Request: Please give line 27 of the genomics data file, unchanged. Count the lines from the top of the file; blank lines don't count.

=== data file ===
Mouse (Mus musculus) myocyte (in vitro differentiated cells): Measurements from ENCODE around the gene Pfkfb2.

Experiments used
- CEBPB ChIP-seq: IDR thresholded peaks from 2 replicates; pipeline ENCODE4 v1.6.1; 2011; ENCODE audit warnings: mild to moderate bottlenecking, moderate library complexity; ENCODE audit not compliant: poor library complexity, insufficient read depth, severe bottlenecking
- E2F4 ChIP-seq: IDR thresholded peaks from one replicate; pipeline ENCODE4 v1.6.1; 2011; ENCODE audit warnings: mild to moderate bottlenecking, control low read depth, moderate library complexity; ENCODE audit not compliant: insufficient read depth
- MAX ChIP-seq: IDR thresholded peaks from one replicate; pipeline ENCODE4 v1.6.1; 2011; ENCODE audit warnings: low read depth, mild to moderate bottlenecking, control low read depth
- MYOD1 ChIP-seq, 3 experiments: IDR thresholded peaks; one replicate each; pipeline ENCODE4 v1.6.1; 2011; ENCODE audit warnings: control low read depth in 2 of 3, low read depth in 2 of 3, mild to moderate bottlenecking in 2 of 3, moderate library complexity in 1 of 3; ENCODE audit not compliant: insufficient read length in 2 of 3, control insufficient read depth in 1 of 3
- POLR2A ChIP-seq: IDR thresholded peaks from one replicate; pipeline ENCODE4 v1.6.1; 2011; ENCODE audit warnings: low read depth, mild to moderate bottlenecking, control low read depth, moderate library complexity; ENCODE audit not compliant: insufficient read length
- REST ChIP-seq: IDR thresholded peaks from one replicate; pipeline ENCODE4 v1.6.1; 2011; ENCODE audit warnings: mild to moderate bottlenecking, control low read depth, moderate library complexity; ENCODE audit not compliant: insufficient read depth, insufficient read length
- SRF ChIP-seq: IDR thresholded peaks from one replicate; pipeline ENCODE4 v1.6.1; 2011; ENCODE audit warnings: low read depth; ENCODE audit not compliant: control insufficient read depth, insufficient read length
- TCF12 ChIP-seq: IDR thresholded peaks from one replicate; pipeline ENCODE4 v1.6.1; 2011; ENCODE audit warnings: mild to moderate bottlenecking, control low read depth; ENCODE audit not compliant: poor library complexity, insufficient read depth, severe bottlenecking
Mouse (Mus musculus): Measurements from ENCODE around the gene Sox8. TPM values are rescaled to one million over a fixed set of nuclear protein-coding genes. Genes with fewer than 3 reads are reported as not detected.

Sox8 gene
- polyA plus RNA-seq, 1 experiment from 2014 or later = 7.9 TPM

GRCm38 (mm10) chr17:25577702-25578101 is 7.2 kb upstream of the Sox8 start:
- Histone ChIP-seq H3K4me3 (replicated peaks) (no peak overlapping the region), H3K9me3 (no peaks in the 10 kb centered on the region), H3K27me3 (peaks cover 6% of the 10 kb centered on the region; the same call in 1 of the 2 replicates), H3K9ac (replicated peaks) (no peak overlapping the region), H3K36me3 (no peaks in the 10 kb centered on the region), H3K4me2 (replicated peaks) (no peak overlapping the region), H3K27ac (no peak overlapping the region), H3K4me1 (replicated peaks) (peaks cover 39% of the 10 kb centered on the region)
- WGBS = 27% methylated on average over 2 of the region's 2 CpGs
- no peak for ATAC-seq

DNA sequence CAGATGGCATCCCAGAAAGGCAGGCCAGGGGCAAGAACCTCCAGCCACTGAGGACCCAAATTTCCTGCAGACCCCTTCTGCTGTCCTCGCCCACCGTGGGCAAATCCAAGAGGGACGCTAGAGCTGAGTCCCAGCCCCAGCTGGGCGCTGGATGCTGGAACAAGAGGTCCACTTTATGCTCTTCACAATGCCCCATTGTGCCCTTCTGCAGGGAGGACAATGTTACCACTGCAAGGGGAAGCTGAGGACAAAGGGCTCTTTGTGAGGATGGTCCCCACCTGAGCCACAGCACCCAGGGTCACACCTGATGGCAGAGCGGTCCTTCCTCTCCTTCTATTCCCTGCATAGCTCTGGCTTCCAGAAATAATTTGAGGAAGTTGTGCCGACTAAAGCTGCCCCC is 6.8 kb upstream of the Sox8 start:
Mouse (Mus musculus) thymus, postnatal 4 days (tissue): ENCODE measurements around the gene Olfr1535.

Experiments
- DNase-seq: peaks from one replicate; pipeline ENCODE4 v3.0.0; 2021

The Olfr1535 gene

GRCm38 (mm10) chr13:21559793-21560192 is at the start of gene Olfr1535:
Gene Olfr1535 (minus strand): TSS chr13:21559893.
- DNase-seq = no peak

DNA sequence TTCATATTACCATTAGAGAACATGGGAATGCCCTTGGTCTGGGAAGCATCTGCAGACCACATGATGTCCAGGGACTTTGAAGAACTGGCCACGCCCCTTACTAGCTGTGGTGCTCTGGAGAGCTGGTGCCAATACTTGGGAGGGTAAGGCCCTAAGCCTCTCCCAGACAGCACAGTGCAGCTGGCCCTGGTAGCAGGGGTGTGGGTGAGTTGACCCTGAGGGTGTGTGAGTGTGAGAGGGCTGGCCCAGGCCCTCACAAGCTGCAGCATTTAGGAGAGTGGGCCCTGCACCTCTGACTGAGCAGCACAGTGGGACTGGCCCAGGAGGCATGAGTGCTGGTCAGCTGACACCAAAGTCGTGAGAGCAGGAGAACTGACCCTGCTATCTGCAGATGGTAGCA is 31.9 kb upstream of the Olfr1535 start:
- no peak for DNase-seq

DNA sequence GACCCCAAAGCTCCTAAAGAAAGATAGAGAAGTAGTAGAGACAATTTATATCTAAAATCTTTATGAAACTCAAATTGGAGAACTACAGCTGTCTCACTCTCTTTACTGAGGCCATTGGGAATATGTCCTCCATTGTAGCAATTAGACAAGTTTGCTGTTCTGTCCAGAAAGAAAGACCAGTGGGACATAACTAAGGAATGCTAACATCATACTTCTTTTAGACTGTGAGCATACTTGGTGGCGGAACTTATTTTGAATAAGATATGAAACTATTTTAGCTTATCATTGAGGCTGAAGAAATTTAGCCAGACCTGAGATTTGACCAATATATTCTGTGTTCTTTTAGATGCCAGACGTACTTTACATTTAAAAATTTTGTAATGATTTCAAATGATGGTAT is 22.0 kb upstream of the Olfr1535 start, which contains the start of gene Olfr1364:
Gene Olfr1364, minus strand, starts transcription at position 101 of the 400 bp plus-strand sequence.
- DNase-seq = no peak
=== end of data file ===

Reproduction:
- no peak for DNase-seq